How to Blow the Whistle on Bullying and Harassment
Today Is Pink Shirt Day in Canada. It Symbolizes Everyone Working Together to Bring Awareness to, and Prevent, Bullying.
The main purpose of this campaign is to stop bullying in our schools and community. But as a global ethics reporting solutions provider, we’d like to extend this campaign to include bullying and harassment in the workplace.
One particular type of bullying that doesn’t get much attention is ostracism. Perhaps because it doesn’t take much effort, physically or verbally, therefore it doesn’t bring much attention to itself.
Ostracism is a silent bully. But is negative attention better than no attention?
In the past decade, research has established bullying as a prevalent problem among working North Americans. A survey by the Workplace Bullying Institute at the beginning of last year found that more than a quarter of adults have suffered from some form of harassment at the office, most of it from superiors. The effects this had on employees was severe, including anxiety, depression, and, in extreme cases, post-traumatic stress.
27% of Americans suffered abuse at work, 21% witnessed the abuse, 72% are aware that workplace bullying happens
However, as damaging as an office bullies’ unwanted attention is, a group of researchers believe that they have found something even more harmful than that unwanted attention in the workplace: no attention at all.
A recent study out of the University of British Columbia’s Sauder School of Business, in Organization Science, found that the consequences of workplace ostracism, compared to workplace bullying has much worse affects on that employee.
A professor involved in the study, stated that “when someone is being bullied, they are at least receiving attention and have a social role to play. But if someone is ostracized in the workplace, the signal is you’re not even worthy of negative attention, you’re not worth someone’s energy to react to you.”
“We’ve been taught if you don’t have something nice to say, don’t say anything at all. But ostracism actually leads people to feel more helpless, like they’re not worthy of any attention at all.”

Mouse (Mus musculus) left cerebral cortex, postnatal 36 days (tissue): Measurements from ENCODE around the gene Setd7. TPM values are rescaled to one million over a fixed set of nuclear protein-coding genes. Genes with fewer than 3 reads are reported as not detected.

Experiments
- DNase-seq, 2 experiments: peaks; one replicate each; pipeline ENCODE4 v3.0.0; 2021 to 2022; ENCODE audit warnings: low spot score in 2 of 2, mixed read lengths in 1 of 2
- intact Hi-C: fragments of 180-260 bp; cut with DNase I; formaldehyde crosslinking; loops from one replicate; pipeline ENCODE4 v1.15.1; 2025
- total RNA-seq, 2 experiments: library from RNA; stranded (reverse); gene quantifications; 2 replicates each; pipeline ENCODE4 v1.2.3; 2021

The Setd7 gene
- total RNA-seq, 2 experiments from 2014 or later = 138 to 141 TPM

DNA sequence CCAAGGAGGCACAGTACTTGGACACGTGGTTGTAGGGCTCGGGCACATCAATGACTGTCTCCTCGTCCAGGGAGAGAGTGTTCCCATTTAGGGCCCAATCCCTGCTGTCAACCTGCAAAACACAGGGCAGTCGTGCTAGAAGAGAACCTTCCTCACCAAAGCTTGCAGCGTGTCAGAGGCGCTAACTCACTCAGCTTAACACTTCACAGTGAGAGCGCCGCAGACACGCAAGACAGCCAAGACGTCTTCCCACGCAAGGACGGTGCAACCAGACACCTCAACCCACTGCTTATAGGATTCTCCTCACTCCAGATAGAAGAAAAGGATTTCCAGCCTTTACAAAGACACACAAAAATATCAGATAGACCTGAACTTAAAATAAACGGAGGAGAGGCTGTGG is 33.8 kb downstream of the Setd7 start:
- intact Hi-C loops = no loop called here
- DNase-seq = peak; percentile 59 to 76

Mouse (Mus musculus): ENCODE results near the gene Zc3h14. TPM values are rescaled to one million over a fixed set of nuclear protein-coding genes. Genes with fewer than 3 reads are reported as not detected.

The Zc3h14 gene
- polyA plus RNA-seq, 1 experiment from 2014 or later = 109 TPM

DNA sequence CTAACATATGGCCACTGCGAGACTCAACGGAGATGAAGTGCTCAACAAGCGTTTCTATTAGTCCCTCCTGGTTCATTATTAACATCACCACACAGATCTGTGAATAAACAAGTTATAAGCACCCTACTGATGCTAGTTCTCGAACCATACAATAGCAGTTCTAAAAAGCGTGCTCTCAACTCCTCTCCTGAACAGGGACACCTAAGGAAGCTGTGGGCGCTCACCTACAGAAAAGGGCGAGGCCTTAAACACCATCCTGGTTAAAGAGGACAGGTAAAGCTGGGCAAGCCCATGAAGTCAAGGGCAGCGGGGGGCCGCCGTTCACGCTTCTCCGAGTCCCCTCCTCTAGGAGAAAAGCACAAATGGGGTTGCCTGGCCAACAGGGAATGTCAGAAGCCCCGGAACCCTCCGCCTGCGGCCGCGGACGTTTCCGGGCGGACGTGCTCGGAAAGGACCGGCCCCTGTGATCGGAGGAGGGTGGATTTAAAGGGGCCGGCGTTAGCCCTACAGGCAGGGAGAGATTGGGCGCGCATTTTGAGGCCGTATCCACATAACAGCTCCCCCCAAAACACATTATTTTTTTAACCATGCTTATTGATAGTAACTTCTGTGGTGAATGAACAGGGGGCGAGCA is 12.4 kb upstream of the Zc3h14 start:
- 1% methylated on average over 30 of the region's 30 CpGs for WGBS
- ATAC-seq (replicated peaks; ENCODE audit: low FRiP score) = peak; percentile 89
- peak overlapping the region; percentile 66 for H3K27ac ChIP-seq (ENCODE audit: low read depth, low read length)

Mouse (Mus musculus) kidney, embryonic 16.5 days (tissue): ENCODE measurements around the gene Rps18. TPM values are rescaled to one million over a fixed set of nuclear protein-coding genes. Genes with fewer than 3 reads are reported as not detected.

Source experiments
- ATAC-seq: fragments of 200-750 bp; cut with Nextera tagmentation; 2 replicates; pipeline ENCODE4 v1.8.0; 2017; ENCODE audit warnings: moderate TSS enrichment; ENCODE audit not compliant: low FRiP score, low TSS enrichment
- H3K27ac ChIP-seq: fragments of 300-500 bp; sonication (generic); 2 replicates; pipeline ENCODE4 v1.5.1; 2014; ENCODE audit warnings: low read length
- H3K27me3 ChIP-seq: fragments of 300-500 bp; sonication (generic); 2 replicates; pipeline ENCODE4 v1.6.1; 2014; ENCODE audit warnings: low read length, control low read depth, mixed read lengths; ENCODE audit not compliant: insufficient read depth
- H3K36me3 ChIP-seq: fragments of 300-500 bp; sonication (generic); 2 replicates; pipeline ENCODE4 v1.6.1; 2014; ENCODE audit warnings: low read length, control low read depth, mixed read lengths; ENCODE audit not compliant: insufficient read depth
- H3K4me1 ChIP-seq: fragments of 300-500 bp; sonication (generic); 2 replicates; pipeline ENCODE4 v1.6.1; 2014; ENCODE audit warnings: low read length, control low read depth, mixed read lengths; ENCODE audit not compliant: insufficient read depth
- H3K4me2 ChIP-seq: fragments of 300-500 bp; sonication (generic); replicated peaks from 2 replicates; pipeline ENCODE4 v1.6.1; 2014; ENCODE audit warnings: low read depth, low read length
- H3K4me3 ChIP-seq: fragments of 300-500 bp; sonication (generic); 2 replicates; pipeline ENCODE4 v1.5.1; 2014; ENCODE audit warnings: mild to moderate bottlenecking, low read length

This study also reported that of the people who indicated being ostracized, they were more likely to quit their jobs, compared to those who received attention in the form of bullying.
The researchers say that the response is quite striking because ostracism is seen as far more socially acceptable than bullying, and they found that workers consider ignoring their colleagues more appropriate than harassing them.
Do you feel able to blow the whistle on workplace harassment and bullying?
Ostracism in the workplace need not be intentional to be harmful. In some cases, busy or very unsociable co-workers may have no idea they’re being cruel by neglecting one of their colleagues.
The affects of bullying and harassment can be quite harmful to an organization – just like any other misconduct including fraud, substance abuse, and theft:
- Increased absenteeism
- Increased turnover
- Increased stress
- Increased costs for employee assistance programs, recruitment, etc
- Increased risk for accidents / incidents
- Decreased productivity and motivation
- Decreased morale
- Reduced corporate image and customer confidence
- Poor customer service
Here’s a challenge to organizations out there. If you don’t already have an anonymous ethics reporting system, let us show you how easy it is to implement one. Also, if your Code of Conduct doesn’t have a bullying and harassment section, get that added in and let it be known your stance on this issue.
If you are an organization that has an ethics reporting system in place, make sure you communicate it to your employees. It’s important to ensure they know how to report on any misconduct they see.